- Because of this, even when I could attend via complimentary tickets to QWOC+ Boston, I often felt like one of the youngest attendees. And, needless to say, I was usually one of a handful of people of color in the room
- Again, the legal, political, lobbying, bill fighting stuff just didn’t resonate with me and the people I knew. I represented a group of young professional people of color and allies, who were still trying to create a multi-identity accepting and inclusive community in Boston. A national white male gay rights movement seemed even further away from my reality back then (just a few years ago), when I was still growing QWOC+ Boston. I didn’t think my support (or lack of it) in any form would have an impact at all on the work that GLAD was doing.
That was me, then. Flash forward four years later, where I’m now a loyal follower of GLAD in part because I’m a little older, financial stable in my career, and more plugged in politically. Since equality for all is extremely important to me — I fight for it daily, in my own way — I want to get involved with organizations like GLAD, and I’m sure others do too! So, as I mentioned at the beginning of this post, I’m very encouraged by their recent efforts to appeal to a more diverse group of potential donors.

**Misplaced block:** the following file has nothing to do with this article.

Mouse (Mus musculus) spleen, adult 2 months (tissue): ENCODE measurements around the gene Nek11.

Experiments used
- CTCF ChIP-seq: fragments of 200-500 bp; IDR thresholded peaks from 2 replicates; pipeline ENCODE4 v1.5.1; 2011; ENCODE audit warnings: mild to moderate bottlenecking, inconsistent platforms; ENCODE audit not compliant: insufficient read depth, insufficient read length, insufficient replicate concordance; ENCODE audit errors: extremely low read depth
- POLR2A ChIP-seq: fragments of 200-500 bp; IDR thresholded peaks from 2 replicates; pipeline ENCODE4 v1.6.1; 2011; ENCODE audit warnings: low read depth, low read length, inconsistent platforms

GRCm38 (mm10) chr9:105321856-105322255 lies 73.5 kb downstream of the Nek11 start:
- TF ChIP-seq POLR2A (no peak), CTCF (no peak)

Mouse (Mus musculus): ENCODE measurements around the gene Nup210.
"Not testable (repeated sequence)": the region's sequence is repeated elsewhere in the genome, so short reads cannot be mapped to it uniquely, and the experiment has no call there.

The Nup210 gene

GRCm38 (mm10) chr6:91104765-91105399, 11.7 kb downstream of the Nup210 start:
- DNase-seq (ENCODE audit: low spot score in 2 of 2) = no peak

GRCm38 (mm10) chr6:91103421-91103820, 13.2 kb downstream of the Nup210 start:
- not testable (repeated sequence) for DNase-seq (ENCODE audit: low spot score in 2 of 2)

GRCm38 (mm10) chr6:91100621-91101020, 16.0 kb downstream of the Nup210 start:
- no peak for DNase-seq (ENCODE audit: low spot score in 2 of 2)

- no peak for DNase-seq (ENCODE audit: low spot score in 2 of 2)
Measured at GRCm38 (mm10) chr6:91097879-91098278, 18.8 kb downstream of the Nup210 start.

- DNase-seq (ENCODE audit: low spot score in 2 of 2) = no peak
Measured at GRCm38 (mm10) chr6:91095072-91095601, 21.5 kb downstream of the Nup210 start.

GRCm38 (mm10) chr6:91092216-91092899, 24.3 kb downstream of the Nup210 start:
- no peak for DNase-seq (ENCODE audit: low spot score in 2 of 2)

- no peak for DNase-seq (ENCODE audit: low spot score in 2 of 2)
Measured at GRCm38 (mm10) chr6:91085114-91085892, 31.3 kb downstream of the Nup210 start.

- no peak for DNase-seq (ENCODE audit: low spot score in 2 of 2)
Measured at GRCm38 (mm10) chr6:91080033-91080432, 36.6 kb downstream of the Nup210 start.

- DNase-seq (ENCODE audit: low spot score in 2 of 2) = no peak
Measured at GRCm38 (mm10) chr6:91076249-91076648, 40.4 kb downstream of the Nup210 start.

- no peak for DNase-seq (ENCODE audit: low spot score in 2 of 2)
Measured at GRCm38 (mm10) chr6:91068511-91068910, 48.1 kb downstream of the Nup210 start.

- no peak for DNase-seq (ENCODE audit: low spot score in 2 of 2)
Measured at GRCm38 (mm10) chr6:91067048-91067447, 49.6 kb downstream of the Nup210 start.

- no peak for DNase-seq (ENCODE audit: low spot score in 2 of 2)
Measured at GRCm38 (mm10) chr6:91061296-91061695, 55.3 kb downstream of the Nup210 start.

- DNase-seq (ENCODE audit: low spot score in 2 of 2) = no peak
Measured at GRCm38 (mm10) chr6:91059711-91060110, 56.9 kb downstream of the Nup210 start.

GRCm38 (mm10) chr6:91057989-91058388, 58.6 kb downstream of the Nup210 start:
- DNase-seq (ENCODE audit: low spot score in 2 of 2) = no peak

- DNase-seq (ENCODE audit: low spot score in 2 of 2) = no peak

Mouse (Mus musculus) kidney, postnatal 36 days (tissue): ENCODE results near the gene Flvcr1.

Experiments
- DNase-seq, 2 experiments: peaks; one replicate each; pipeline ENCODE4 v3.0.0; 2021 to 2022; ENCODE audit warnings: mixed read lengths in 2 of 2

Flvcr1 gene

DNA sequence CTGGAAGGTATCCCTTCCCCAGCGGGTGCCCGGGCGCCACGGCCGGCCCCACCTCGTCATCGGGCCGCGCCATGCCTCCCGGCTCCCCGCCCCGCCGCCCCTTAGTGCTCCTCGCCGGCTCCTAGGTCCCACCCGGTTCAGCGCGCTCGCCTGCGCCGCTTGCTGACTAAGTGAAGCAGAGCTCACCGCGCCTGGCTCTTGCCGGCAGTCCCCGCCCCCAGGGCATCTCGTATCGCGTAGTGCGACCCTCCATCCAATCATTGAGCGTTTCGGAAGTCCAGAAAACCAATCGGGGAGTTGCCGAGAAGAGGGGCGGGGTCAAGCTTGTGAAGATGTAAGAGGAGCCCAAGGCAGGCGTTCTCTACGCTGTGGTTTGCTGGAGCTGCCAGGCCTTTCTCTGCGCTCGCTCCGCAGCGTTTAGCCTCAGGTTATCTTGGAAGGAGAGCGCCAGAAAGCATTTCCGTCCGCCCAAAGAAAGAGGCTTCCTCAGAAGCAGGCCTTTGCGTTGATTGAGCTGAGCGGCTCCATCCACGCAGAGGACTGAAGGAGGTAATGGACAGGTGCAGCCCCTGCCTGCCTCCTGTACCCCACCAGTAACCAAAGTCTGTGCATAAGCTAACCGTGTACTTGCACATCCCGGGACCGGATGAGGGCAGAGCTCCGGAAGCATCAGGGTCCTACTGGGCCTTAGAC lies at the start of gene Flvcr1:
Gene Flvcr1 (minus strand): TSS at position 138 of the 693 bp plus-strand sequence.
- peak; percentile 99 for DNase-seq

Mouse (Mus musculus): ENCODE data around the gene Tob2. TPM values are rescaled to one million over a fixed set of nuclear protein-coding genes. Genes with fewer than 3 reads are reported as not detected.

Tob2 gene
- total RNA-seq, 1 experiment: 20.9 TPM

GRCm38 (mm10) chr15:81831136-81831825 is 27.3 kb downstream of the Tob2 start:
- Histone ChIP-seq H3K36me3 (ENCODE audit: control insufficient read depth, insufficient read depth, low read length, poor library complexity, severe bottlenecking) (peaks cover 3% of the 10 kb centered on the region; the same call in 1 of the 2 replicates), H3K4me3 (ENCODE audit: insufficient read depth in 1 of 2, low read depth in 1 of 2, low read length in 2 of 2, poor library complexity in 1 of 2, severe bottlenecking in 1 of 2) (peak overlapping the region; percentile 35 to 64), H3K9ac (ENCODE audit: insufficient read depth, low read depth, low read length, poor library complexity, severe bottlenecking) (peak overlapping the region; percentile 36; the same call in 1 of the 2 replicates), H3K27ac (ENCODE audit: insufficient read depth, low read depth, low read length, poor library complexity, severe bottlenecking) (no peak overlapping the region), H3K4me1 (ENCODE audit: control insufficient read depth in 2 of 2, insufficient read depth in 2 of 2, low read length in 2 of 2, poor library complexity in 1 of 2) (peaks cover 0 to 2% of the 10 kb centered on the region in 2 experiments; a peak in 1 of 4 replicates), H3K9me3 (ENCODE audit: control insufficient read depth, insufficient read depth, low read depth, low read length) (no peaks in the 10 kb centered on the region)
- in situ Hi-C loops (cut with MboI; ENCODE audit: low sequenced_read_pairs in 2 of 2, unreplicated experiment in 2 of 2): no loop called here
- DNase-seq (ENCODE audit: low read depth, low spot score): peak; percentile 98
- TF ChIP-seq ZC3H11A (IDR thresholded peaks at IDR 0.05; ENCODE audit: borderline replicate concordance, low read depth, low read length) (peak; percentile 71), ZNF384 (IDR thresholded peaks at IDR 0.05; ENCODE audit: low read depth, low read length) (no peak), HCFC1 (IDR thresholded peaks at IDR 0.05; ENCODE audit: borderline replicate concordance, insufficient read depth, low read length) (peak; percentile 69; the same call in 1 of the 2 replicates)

I’ve made a few observations about the GLAD Winter T-Dance’s event marketing that I’d like to point out:
- A Tea Dance is a gender-neutral event format — it appeals to both male and female identified attendees, unlike a dragqueen show (gay boys), or wet t-shirt contest (Cali Dykes). Okay, just kidding, but you get the point. That’s a diversity tip we should all store somewhere. Love it.
- A lower price point (cheaper than a $75 mini-fundraiser faster, but boasts more sentimental ‘value’ than a $10 admission fee to a nightclub) will undoubtedly induce a huge wave of excitement; people love to support causes that are within their financial means (see post on Valentine’s Day). And now, there’ll be no need to remind them to tip the bartenders! Love it.